Lastly, I acknowledge that mental health resources are not always accessible to everyone. Overcrowding the mental health space to talk about my trivial issues and take away attention from underprivileged communities is the last thing I want to do. Being a girl boss often roots in the struggle to better the quality of your life, particularly for those who are in disadvantaged positions. Those who must worry about putting food on the table, particularly for others, may not be in a position to discard the hustle mindset and focus on themselves. As a student who still largely relies on her parents to live comfortably enough, I am in no position to convince you why you should refrain from the girl boss attitude.

So, I extend an invitation for open dialogue, in an effort to hear more about your experiences and advance the discussions for accessible mental healthcare. In the meantime, please find the list of free mental healthcare resources you can find in Japan and internationally. And for the rest of us, let the lack of resources be an eye-opener and an inspiration for future advocacy.


I need immediate help:

  • Yorisoi Hotline: (+81) 0120-279-338 A hotline offering telephone consultation in multiple languages. Note that not all counselors are certified officially (although most usually have one or are in the process of obtaining one).

  • Tokyo English Life Line (TELL) : (+81) 03-5774-0992 Offers free anonymous support every day via phone or online chat. Also offers professional counseling and children’s psychological assessment in their Tokyo and Okinawa clinic (see here). *Please note counseling sessions are not free of charge.

I want someone to talk to:

  • 7 Cups (website/app): Online chat group offering support towards the LGBTQIA+ community. Offers paid online counseling services with professionals.

  • AJET Peer Support Group: Offers free counseling via Skype or phone (8 pm - 7 am every day including weekends and holidays). No professional counseling but they may be able to refer you to an English-speaking professional.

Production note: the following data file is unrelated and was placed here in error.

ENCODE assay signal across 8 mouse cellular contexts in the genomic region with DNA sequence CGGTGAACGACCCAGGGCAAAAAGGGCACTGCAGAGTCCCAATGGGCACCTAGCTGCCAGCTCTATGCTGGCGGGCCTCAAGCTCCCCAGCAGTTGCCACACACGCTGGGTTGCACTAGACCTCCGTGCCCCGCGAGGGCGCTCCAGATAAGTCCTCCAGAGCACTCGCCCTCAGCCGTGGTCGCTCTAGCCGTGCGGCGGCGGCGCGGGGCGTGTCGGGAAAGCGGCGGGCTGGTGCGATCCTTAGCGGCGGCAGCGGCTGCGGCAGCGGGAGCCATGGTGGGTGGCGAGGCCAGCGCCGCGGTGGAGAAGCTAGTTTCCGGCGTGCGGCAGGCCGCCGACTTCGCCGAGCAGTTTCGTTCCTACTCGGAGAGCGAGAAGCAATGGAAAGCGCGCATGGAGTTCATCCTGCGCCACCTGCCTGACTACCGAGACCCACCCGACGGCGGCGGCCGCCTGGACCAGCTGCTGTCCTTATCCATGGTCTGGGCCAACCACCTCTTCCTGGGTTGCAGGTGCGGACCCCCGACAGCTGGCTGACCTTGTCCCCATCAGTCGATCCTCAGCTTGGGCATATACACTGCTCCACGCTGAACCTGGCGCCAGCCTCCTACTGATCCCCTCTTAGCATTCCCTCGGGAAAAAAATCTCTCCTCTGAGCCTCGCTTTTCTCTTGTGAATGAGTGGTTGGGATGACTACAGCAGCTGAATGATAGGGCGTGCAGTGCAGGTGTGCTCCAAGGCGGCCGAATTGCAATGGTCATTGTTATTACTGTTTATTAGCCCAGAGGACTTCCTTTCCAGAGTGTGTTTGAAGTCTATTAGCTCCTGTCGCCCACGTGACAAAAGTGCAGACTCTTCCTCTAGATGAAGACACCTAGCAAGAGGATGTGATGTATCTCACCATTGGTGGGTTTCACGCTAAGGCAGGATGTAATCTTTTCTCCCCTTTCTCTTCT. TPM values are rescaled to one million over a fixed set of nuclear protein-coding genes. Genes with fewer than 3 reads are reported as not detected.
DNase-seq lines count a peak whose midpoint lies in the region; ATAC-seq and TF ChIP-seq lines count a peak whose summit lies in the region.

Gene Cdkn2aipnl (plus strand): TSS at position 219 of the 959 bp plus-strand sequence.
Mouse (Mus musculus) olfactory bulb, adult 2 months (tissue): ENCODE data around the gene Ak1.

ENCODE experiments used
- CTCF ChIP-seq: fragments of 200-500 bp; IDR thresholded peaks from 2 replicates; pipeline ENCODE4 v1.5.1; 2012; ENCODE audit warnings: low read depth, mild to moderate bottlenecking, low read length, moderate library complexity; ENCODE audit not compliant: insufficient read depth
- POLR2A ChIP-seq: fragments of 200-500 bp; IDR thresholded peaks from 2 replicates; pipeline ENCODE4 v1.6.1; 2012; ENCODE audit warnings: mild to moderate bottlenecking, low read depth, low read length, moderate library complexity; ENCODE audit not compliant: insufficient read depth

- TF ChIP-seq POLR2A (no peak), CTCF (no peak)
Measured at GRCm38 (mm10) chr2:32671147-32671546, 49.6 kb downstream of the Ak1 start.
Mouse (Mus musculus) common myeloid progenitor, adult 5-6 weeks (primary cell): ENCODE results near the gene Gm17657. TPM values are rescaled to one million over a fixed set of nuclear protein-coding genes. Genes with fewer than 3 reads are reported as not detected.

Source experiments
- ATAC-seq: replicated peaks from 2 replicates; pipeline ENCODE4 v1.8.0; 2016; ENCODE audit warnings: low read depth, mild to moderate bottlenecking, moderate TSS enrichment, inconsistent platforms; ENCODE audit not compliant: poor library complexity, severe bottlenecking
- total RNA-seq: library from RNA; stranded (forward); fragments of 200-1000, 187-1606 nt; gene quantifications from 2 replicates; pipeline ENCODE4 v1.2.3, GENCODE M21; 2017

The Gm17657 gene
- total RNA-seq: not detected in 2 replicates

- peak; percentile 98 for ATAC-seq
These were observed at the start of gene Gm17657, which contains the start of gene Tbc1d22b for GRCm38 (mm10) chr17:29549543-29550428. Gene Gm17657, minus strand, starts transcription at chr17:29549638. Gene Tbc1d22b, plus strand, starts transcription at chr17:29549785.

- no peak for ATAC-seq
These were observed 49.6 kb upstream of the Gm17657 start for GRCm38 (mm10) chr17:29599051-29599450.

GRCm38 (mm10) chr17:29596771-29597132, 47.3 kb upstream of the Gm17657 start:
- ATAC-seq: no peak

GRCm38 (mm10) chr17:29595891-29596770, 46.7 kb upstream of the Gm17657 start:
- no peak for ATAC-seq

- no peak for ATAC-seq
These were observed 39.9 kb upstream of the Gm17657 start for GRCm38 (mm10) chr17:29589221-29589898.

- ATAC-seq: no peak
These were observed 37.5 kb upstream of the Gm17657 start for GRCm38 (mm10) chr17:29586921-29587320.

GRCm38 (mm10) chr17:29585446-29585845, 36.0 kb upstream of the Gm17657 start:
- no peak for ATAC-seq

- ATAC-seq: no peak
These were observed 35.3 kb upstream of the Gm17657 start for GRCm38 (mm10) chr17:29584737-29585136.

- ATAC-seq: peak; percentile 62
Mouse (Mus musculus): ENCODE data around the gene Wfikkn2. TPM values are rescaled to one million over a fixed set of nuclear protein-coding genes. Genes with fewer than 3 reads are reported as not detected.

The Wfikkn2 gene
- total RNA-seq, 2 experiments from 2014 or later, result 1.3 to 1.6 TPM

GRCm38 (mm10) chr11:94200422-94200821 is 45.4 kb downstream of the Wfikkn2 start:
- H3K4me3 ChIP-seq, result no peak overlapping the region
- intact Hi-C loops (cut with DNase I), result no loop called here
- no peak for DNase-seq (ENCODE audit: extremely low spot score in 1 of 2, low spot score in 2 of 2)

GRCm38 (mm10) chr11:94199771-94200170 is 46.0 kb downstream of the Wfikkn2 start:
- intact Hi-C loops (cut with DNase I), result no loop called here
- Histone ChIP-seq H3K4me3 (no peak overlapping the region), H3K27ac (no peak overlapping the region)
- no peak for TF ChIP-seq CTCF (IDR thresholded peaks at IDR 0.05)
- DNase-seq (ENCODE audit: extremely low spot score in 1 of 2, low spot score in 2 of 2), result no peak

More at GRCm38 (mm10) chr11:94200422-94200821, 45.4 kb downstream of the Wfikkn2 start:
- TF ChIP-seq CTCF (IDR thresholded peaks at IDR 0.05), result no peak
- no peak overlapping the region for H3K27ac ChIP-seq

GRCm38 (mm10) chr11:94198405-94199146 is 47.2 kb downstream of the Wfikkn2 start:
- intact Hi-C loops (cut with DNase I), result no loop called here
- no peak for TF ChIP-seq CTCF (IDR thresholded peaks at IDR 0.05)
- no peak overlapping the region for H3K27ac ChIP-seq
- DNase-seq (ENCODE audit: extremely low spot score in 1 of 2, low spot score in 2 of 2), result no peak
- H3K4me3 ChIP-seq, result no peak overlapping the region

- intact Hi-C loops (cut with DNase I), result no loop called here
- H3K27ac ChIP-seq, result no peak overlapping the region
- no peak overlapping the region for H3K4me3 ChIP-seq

• Problem Shared: Access a network of professionals who can offer personalized counseling. Students may be able to access the service for free through the ‘University Space’, as long as your uni is a partner.

  • IbashoChat (talkme): Free (anonymous) counseling via 24 hours chat service. Not a professional counseling but great if you just want to vent or relieve stress. Please note that they do not offer English-speaking services, but may be able to talk in simplified Japanese (yasashi nihongo).

I want to learn more about my mental health:

  • Moodfit (free app): Helps track your emotions and moods which may help you understand your feelings better. No professional counseling is provided.

  • Wellness with Ella (podcast available on Spotify, Apple, and YouTube): Candid discussions with guests who open up about their mental wellness journey. Could be a place to start learning more about mental health in general.

  • Radio Headspace (podcast available on Spotify, Apple, Google, and more): Introduces research-backed tactics and personal stories to understand how to declutter our headspace. Short episodes might be appropriate for those looking to squeeze a few minutes of self-care time into your day!

  • TED Health (podcast available on Spotify, Apple, Google, and more): Discussions about our wellness from a medical perspective, often cite new scientific discoveries and breakthroughs.

  • Never not creative (podcast available on Spotify, Apple, Google, and more): Interviews with mental health professionals, consultants, and creatives. For the aspiring girl boss, check out ‘More Than Checking Podcast’ (aired Sept 2022) for a personal story about being successful at your own pace. Also, check out ‘Exploring Mental Health’ (aired June 2022) which discusses mental health in a work environment + men’s mental health.

  • Get Real: Talking mental health & Disability (podcast available on Spotify, Apple, Google, and more): Discussions about mental health x disability through interviews with people with lived experiences, frontline workers, and policymakers.

Written by Karin Shimoo

Edited by Emiru Okada

Graphics by Claudia MacPhail